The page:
Brothel Safety a dangerous myth

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Brothel Safety a dangerous myth

Postby delphyne » Fri Jul 15, 2011 12:31 am

Evidence from Australia:

Brothel safety a dangerous myth
Caroline Norma
July 15, 2011
Comments 50
There is an alternative to a model that profits from the prostitution of others.

STAFF at Consumer Affairs Victoria must have broken into a cold sweat this week reading a report in The Age about a prostitute who plans to sue a brothel over a violent incident there. The ability of Consumer Affairs to continue to collect licensing fees from pimps, otherwise known as ''sex work service licensees'', who run legal brothels in Victoria depends on news about violence against women in the brothels not becoming public.

The report related to the case of a woman whose ''client'' threatened her with a gun in a legal Melbourne brothel after she refused to have unprotected sex with him.

Sexual assault statistics for women in street prostitution in Victoria are easily found, but no government or academic research documents violence in brothels.

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Consumer Affairs publicly promotes the view that ''indoor'' prostitution is a safe and reasonable job option for the women of Victoria. It is able to oversee a legalised brothel industry only as long as the rhetoric of harm minimisation remains a plausible policy option.

According to this rhetoric, turning to prostitutes is an ''inevitable'' habit of men that needs to be catered to in warm, safe, high-security brothels that are monitored by government. The brutality of street-based prostitution gives the rhetoric its force. Street prostitution is dangerous and socially undesirable, so the Victorian government responds to the problem by channelling women out of St Kilda's dark alleys and into brothels, where their health and safety is supposedly guaranteed by checks by Consumer Affairs staff.

The rhetorical strategy that justifies Consumer Affairs' continued collection of licensing fees starts to unravel when journalists and academics report on brothel violence.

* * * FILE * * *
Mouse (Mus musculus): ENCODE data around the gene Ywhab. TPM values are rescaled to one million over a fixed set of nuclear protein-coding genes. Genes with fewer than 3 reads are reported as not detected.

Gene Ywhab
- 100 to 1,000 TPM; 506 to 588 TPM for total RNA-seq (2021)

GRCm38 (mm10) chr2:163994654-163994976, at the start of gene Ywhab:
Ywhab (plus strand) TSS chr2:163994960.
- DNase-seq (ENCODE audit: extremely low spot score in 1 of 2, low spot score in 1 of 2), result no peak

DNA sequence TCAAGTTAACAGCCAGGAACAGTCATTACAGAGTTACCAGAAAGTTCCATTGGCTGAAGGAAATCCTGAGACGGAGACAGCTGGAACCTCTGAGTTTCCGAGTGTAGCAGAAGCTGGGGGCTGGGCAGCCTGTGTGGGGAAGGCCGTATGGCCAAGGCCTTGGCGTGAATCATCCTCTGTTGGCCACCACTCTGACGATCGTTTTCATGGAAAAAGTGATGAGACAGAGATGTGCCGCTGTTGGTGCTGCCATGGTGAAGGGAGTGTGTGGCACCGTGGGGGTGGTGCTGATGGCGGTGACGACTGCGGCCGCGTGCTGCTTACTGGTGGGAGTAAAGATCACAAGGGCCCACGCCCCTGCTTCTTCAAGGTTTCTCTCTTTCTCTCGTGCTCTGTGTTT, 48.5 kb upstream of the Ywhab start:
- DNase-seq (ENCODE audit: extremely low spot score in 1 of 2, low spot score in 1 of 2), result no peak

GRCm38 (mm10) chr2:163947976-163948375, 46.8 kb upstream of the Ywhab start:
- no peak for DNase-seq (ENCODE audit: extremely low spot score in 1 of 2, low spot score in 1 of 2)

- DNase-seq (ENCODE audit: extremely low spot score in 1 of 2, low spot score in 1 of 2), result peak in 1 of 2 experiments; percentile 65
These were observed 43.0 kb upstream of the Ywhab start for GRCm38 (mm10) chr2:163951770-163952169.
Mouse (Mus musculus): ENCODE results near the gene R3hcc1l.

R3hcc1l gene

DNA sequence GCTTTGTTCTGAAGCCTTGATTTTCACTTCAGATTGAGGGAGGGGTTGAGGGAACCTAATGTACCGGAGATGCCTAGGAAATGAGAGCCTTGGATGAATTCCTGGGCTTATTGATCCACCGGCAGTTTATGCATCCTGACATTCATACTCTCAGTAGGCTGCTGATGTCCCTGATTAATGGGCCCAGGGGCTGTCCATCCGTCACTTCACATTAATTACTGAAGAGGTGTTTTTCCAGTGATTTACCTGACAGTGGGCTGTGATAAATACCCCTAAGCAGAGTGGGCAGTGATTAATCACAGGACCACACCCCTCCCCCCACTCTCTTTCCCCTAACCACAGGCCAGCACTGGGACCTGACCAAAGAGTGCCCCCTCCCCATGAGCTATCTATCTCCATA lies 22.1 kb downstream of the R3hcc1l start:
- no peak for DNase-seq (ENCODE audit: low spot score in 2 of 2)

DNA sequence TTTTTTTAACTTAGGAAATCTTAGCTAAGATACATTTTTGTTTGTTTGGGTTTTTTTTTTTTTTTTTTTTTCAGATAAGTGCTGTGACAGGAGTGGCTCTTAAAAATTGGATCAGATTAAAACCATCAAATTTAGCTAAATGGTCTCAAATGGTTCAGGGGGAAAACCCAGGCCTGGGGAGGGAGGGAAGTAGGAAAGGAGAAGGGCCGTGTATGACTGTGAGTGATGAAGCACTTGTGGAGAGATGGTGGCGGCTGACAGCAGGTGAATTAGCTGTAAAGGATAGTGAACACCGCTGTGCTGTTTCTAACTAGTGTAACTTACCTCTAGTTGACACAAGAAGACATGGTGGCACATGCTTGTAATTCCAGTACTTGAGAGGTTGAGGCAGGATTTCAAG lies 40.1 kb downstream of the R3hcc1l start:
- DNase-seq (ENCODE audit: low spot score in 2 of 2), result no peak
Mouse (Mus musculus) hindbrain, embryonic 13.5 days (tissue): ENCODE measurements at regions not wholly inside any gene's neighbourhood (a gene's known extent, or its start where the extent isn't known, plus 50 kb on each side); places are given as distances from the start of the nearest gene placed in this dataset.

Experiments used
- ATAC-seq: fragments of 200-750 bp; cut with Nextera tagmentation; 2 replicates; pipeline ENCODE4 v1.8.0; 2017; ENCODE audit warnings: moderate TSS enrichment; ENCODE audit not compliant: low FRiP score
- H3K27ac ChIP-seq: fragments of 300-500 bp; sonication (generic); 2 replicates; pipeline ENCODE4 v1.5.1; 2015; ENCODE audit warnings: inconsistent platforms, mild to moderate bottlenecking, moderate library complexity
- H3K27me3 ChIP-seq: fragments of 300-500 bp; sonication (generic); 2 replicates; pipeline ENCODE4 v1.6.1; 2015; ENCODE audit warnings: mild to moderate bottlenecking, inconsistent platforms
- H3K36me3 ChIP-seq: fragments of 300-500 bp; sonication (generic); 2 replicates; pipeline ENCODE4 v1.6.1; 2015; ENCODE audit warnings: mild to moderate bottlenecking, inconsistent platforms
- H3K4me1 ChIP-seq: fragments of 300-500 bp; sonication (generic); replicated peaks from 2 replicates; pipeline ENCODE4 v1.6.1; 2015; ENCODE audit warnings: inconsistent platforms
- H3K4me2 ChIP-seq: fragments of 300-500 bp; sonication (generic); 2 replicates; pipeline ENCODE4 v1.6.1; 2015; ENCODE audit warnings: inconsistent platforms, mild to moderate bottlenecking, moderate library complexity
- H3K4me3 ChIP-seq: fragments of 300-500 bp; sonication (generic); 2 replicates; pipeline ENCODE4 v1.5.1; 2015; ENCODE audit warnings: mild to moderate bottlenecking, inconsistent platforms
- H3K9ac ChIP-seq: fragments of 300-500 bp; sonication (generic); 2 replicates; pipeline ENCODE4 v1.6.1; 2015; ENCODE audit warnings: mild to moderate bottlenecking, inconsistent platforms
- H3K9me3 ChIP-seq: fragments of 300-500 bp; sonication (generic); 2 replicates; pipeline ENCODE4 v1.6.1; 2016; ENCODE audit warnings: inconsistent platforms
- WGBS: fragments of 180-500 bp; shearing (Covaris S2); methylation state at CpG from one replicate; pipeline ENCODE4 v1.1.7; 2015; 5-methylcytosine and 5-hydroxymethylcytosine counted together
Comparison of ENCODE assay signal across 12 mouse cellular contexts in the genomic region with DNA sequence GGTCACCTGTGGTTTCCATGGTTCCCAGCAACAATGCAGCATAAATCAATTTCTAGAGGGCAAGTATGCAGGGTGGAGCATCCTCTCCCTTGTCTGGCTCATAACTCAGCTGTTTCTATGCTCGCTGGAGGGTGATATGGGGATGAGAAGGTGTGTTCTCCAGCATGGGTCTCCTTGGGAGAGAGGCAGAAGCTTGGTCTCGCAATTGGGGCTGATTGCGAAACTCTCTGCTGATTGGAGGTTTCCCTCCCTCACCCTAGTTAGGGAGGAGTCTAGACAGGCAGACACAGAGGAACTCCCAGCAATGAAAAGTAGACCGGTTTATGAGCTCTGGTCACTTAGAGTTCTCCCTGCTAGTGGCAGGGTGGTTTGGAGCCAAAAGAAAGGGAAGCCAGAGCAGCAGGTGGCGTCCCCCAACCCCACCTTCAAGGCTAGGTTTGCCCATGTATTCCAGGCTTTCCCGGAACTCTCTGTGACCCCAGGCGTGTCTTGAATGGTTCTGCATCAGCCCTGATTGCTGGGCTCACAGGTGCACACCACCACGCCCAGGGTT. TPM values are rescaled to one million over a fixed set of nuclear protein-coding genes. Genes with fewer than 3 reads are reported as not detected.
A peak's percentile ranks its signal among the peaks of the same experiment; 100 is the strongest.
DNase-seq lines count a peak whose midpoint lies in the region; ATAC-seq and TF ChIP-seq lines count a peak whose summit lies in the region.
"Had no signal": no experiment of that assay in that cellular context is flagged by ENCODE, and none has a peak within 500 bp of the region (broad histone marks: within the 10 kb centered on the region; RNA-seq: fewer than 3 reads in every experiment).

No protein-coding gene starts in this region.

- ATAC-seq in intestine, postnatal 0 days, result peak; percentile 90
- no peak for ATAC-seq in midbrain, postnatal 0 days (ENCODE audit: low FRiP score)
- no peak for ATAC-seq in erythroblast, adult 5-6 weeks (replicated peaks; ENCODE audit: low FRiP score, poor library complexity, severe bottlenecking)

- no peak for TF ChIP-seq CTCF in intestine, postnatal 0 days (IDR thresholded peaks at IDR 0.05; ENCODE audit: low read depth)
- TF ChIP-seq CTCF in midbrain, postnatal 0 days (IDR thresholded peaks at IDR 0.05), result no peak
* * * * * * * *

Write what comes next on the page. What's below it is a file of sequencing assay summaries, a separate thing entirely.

Three NSW academics who interviewed women in legal brothels in 2011 found that physical safety was one of the women's biggest concerns, and one interviewee told researchers she feared men ''coming into the parlour knowingly infected and forcefully removing … [condom] protection, becoming acutely physically violent''. Even a report commissioned by Consumer Affairs in 2009 noted the difficulty women have in getting men to agree to condoms in legal brothels.

The idea that women are safe and protected in legal brothels in Victoria is a bureaucratic fantasy. Even the organisation funded by the state government to support its harm minimisation approach to prostitution, RhED, is not fully confident of the safety of indoor venues. It advises women on its website that they should check brothels have ''duress'' alarms, ''and one that is not at the base of the bed or tucked under the carpet where you can't reach''.

The sexual violence inherent to prostitution doesn't vary much according to whether it's perpetrated in cars or brothel spa baths.

A number of other countries take a very different approach to prostitution. Sweden, South Korea, Norway, and Iceland have all enacted laws that reflect the view that prostitution - even prostitution in legal brothels - is unacceptable and should not be encouraged in gender-equal societies, let alone profited from. These governments have introduced the Swedish model of legislation, which penalises people who profit from the prostitution of others (pimps), as well as those who seek to pay for the services of prostitutes.

Under the model, prostituted people are seen as victims of violence, and do not attract criminal penalty. Rather, responsibility shifts to the men who are trading, profiting from, and using women in prostitution.

The Swedish model does more than just criminalise prostitution. It also mandates public education campaigns and retraining of police on the harm of prostitution, and encourages empirical research on the issue. Exit programs are offered to women to help them with housing, employment, legal and medical issues, and drug dependency. The Korean government offers a monthly stipend to help women exit prostitution, and runs education programs for men.

When Consumer Affairs staff next receive a licence fee cheque from the Melbourne brothel Butterflys of Blackburn, where the woman was threatened with a gun by a customer, they might remember the Swedish model, and the alternative vision for a gender-just society that it offers.

Caroline Norma is a lecturer in the School of Global Studies, Social Science and Planning at RMIT University, and a member of the Coalition Against Trafficking in Women Australia.

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Re: Brothel Safety a dangerous myth

Postby delphyne » Fri Jul 15, 2011 12:32 am

Didn't know about South Korea - great!
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